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Tag: death

The Catholic Funeral Mass: A Source of Peace

July 18, AD2018 0 Comments
The Catholic Funeral Mass: A Source of Peace

This past May two of my relatives passed away within a few days of each other. One had a Catholic funeral Mass, or the Mass of Christian Burial, and the other had a non-Catholic service. I have only attended five funerals outside of the Catholic Church, and the one thing they all had in common […]

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Come Home to the Church: You’ve Been Asked

June 6, AD2018 0 Comments
Come Home to the Church: You’ve Been Asked

The funeral Mass was about to begin. Friends and acquaintances of the deceased and of his family sat in pews behind or to the side of the area where the rather large family sat. Many of those paying their respects—family and non-family alike—were somewhat familiar with the Rite of Christian Burial. They were cradle Catholics, […]

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“Last Things:” C. P. Snow Revisited

June 2, AD2018 0 Comments
“Last Things:” C. P. Snow Revisited

For the living know that they shall die: but the dead know not any thing, neither have they any more a reward; for the memory of them is forgotten. Also their love, and their hatred, and their envy, is now perished; neither have they any more a portion for ever in any thing that is […]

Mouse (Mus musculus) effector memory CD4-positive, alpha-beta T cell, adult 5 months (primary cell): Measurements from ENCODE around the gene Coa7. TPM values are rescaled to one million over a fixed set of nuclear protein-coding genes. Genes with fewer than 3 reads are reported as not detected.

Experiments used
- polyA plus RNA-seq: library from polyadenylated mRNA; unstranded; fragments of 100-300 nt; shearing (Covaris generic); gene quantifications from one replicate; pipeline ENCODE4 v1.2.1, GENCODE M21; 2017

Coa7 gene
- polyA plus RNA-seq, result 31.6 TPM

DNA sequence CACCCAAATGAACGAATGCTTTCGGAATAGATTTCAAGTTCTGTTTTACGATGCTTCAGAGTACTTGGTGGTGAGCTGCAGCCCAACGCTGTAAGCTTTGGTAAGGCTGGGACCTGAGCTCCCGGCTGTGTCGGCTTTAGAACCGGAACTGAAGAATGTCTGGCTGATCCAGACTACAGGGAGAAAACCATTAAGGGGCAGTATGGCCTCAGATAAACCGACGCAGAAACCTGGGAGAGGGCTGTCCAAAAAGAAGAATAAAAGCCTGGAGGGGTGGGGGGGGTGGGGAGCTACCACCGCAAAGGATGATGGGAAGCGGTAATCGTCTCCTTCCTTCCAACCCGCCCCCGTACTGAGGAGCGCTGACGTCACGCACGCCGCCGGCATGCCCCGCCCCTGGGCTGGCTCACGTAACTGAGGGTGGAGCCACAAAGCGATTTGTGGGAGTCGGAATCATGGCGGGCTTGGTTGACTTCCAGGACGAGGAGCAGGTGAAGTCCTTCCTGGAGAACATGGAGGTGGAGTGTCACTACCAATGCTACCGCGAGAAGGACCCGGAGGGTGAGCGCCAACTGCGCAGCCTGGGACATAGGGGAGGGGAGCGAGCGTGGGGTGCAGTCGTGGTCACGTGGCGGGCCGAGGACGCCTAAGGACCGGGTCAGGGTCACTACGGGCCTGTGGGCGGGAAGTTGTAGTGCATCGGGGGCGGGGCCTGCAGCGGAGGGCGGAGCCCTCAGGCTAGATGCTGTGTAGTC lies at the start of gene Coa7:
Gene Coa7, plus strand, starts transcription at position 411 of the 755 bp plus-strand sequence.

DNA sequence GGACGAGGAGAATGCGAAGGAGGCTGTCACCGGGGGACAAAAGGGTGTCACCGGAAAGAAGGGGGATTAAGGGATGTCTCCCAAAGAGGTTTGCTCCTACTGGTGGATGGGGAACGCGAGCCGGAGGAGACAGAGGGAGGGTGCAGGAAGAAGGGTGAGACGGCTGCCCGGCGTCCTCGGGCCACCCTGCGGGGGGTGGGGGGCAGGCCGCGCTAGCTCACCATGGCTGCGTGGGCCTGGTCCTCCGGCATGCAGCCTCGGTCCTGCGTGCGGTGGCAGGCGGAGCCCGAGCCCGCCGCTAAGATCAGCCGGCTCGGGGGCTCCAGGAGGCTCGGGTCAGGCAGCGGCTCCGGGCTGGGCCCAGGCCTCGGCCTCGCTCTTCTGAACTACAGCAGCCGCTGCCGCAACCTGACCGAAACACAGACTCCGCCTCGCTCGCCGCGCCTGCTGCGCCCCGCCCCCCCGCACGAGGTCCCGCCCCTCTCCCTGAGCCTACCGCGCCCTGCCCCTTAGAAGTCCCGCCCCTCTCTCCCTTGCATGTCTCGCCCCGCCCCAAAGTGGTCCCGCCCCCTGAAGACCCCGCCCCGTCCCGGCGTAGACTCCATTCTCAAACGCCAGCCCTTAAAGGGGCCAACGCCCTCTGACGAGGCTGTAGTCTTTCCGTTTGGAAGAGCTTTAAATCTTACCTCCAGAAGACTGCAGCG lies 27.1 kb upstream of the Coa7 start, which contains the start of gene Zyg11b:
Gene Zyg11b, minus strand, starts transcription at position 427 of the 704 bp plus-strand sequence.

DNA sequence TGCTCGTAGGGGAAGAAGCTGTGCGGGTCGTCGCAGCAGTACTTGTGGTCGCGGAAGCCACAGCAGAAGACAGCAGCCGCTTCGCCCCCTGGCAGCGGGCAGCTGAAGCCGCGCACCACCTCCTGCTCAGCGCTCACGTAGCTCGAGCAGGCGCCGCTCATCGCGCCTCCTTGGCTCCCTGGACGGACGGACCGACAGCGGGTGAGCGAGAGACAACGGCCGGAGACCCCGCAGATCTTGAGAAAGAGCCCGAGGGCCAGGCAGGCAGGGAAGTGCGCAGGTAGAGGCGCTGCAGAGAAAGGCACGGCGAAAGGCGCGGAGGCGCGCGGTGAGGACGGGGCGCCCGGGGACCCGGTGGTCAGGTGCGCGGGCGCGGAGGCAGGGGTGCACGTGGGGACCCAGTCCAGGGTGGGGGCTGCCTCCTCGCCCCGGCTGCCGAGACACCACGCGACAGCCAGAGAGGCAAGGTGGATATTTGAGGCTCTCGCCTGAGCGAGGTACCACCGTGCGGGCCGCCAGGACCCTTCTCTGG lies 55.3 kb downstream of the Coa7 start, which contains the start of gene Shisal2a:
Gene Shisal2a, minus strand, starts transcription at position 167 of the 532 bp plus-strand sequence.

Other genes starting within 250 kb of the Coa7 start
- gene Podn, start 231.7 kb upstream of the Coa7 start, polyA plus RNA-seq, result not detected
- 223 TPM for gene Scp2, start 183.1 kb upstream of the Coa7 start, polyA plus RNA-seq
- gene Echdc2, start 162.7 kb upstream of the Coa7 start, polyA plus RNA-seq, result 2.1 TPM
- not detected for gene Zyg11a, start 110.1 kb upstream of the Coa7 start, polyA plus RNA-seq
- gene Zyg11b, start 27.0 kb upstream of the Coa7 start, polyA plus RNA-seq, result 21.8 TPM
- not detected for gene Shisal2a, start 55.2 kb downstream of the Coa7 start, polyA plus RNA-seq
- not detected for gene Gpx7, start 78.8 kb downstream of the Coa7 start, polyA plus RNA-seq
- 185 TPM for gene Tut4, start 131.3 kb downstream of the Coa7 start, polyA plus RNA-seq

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Asking the Question, “Where Was God?”

May 29, AD2018 0 Comments
Asking the Question, “Where Was God?”

There is no way of escaping it in our culture’s 24-hour news cycle. There’s no way to escape witnessing the evils that are carried out in this world when we’re all glued to our smart devices, TVs, and phones in our daily lives. One of the latest examples of such evil came from yet another […]

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The Insidiousness of the Culture of Death

February 16, AD2018 0 Comments
The Insidiousness of the Culture of Death

My mother died on February 26, 2006. She spent most of February in the hospital. When it became clear she was never going home, medical staff suggested we utilize their new inpatient palliative care unit. Mom would be their first patient. We thought she would die more comfortably there, so we agreed. Staff was compassionate. […]